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The Writer as Salesperson:

Knowing Your Audience

 

Today's Snack: You never have to sell a young person on a snack of cookies and milk!

____________________

 

Supplies:

Print out grid at the end of this Treat,

or give each student a piece of paper and

duplicate the grid on a whiteboard | Pen or pencil

 

 

Why do writers sometimes fail to zero in on their focus, and their writing fails because it is too vague, bland or confusing?

 

Probably because they haven't zeroed in on the READER. That's the first thing you have to do, in planning a piece of writing.

 

You have to figure out who is going to read your writing, and how best to tell the reader what the reader needs to know, in a way that the reader will respond to and appreciate.

 

It's like being a salesman. You wouldn't dress in your basketball uniform and speak in rap if you were trying to sell an important business on buying your company's $50 million airplane.

 

In the same way, if you were trying to sell a music company executive on your great new hip-hop song that you would like to record, you wouldn't dress up like someone from 500 years ago in merrie olde England and speak in Olde English: "Forsooth, wouldst thou lend thine ear to mine hip-hop song?"

 

It's just smart to match your writing plan and style to the audience, so that your reader will feel comfortable and cared about. Ask yourself questions like these:

 

 

  • What does my reader already know about this subject?

 

 

  • What's something new and exciting that my reader might be most excited to learn from what I write?

 

 

  • How do I want my reader to feel: Interested? Satisfied? Informed? Excited? How else?

 

 

 

  • What facts or details should I include in order to get that response from my reader?

 

 

 

  • How do I NOT want my reader to feel: Bored?  Confused? Disappointed? Frustrated? Mad about a waste of time? Pity for my lousy spelling skills?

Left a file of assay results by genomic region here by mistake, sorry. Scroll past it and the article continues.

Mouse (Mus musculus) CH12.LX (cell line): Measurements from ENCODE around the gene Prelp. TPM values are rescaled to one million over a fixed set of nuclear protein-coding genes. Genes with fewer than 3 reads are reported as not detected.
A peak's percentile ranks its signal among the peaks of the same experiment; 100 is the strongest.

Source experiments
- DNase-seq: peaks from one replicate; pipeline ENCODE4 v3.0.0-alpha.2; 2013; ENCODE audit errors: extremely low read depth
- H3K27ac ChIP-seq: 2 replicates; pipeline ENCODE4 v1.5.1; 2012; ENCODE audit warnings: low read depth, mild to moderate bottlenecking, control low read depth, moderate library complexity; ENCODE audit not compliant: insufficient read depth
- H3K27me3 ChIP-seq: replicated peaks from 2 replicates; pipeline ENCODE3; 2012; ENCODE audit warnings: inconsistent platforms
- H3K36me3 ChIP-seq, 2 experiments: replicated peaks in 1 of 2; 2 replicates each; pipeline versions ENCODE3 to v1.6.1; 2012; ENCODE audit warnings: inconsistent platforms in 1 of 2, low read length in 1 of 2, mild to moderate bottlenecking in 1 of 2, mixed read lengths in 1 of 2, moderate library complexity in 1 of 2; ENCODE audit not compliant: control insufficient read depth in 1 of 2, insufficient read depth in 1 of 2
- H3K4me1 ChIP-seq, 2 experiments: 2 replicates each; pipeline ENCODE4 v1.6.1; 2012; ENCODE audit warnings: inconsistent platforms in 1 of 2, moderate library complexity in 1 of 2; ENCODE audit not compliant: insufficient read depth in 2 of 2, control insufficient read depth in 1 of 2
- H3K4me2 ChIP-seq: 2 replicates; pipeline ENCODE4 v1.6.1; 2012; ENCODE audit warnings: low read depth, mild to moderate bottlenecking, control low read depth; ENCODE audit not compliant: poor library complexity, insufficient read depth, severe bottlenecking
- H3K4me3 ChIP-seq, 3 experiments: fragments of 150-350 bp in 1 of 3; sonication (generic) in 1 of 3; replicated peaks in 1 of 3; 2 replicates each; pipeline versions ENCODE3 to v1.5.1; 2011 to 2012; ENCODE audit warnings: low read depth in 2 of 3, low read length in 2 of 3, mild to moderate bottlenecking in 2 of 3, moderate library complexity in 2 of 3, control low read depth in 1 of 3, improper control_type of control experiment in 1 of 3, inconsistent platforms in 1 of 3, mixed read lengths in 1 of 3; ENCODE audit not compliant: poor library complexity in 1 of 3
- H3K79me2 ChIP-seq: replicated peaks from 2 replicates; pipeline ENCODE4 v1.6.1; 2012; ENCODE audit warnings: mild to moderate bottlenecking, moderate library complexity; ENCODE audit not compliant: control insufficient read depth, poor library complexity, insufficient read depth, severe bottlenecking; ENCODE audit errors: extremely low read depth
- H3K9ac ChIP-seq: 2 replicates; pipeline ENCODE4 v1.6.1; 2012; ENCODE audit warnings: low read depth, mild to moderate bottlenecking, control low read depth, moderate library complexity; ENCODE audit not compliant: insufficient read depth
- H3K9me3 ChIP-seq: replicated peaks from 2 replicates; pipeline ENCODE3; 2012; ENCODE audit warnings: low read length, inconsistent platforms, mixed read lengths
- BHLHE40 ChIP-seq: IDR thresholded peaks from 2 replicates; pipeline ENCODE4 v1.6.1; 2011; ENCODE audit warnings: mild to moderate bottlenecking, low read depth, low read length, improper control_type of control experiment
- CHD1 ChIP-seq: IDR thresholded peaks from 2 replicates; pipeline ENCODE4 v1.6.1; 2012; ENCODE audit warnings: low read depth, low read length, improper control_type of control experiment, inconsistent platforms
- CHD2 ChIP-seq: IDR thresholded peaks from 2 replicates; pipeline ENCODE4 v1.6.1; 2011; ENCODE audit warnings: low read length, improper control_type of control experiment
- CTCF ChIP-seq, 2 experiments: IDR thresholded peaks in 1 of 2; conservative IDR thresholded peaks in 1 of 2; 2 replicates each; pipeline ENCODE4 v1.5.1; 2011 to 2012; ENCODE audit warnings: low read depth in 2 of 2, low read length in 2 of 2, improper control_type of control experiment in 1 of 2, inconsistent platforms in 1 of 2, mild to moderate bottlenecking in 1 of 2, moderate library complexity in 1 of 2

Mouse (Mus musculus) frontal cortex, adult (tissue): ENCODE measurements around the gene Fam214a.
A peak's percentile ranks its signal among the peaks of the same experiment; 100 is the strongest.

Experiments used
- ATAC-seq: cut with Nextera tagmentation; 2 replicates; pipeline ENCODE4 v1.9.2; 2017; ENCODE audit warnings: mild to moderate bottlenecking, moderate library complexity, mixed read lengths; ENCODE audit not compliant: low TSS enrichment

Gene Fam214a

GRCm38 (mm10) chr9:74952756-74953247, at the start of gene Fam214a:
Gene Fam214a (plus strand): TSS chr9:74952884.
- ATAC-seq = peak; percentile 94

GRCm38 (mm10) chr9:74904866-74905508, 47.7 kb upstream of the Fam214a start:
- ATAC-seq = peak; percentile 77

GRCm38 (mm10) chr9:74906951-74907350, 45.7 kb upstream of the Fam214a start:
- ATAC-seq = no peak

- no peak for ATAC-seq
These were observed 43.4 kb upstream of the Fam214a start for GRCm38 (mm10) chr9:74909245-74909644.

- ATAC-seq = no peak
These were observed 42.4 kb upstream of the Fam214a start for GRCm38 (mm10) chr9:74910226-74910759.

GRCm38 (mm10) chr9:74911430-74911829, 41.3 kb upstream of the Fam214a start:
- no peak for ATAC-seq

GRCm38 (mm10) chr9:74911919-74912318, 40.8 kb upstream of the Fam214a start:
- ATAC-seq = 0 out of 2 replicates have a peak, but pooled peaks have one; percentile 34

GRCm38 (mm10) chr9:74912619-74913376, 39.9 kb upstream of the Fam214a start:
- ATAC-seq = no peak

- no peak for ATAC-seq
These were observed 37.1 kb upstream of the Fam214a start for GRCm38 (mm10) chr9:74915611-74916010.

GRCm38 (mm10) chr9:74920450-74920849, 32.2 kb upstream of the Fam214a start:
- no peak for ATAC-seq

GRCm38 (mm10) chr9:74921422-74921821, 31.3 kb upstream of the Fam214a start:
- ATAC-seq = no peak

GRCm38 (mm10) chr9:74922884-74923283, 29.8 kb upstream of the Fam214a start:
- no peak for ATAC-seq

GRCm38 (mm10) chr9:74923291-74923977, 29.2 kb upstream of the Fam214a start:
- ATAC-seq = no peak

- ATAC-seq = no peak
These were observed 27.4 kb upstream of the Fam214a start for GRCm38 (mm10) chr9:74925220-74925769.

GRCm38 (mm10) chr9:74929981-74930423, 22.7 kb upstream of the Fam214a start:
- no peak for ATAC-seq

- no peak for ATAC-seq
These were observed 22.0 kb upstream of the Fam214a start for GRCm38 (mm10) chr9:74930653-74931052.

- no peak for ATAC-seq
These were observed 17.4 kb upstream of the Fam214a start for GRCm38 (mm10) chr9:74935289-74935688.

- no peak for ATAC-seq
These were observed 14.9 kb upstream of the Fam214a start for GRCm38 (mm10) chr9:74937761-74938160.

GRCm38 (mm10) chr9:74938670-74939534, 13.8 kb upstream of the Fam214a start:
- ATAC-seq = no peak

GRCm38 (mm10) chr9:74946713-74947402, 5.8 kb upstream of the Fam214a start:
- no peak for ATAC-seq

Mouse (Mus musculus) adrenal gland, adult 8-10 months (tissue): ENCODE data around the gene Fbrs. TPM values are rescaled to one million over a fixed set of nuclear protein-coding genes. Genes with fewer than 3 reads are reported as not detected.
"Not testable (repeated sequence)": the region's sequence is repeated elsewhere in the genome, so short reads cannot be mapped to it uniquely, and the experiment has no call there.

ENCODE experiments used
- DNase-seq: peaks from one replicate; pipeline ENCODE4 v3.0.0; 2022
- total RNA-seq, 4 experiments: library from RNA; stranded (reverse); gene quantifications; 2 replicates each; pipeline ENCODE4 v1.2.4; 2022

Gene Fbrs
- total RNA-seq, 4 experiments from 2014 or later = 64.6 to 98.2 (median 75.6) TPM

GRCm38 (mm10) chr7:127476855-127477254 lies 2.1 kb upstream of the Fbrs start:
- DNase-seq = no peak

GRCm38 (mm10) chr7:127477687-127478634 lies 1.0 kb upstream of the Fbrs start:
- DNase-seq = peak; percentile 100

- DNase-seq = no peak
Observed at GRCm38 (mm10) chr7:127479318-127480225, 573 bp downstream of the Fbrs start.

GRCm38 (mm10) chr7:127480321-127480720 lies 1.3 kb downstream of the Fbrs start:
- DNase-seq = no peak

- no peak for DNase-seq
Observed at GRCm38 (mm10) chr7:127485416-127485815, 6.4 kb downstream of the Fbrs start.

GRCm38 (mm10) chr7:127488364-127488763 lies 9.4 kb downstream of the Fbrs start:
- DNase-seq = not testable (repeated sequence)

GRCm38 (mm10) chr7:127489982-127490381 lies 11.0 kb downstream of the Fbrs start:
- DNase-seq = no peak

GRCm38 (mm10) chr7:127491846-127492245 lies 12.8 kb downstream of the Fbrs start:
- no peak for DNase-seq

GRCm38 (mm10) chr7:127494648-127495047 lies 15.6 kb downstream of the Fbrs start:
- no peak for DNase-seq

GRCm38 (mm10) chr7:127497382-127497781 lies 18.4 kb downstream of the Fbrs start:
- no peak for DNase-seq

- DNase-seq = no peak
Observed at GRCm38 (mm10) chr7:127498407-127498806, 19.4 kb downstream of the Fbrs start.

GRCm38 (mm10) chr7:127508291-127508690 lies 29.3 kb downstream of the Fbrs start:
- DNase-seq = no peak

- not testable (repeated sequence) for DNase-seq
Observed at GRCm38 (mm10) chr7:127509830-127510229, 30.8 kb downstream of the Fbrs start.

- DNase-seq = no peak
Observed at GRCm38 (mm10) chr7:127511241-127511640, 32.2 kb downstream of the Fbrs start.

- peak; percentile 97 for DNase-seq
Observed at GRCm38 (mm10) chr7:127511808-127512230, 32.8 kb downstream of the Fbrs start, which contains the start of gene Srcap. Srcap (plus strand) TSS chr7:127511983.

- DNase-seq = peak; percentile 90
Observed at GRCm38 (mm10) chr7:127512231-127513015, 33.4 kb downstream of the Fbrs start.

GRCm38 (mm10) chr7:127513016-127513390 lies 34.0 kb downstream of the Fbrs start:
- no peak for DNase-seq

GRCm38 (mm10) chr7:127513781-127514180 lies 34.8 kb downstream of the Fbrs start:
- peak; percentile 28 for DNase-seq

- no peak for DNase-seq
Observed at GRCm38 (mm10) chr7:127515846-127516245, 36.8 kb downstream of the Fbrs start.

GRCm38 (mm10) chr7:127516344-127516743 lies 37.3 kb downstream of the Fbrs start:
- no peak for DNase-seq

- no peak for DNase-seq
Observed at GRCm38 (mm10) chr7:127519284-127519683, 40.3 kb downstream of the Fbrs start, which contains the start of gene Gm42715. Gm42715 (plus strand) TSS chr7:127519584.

• What should I avoid, in my writing, so that the reader doesn't respond negatively?

 

 

 

There's a lot you can do to match your writing to your audience, and "sell" your message. Match your word choices with mental images you think the audience will like. Match the simplicity or complexity of your sentences to how young or old they are, and how much education they have had. Match your tone and pacing to your audience, as well as to the topic. You wouldn't write in a humorous tone about a serious subject like depression, for example.

 

Make it a good match! Then your reader will be ready to learn from you.

 

Bad writing, on the other hand, fails to focus on the reader. Bad writing is self-centered. It puts everything into the expression of the idea, and nothing into making sure the idea gets across. Readers don't see why they need to keep reading because they're not getting anything out of it. It's a bad "sell."

 

So even if you write and write for hours, and produce thousands of words, if you don't take aim at, and connect with, your reader, then your words won't have much meaning. All that work will go for nothing. What a waste!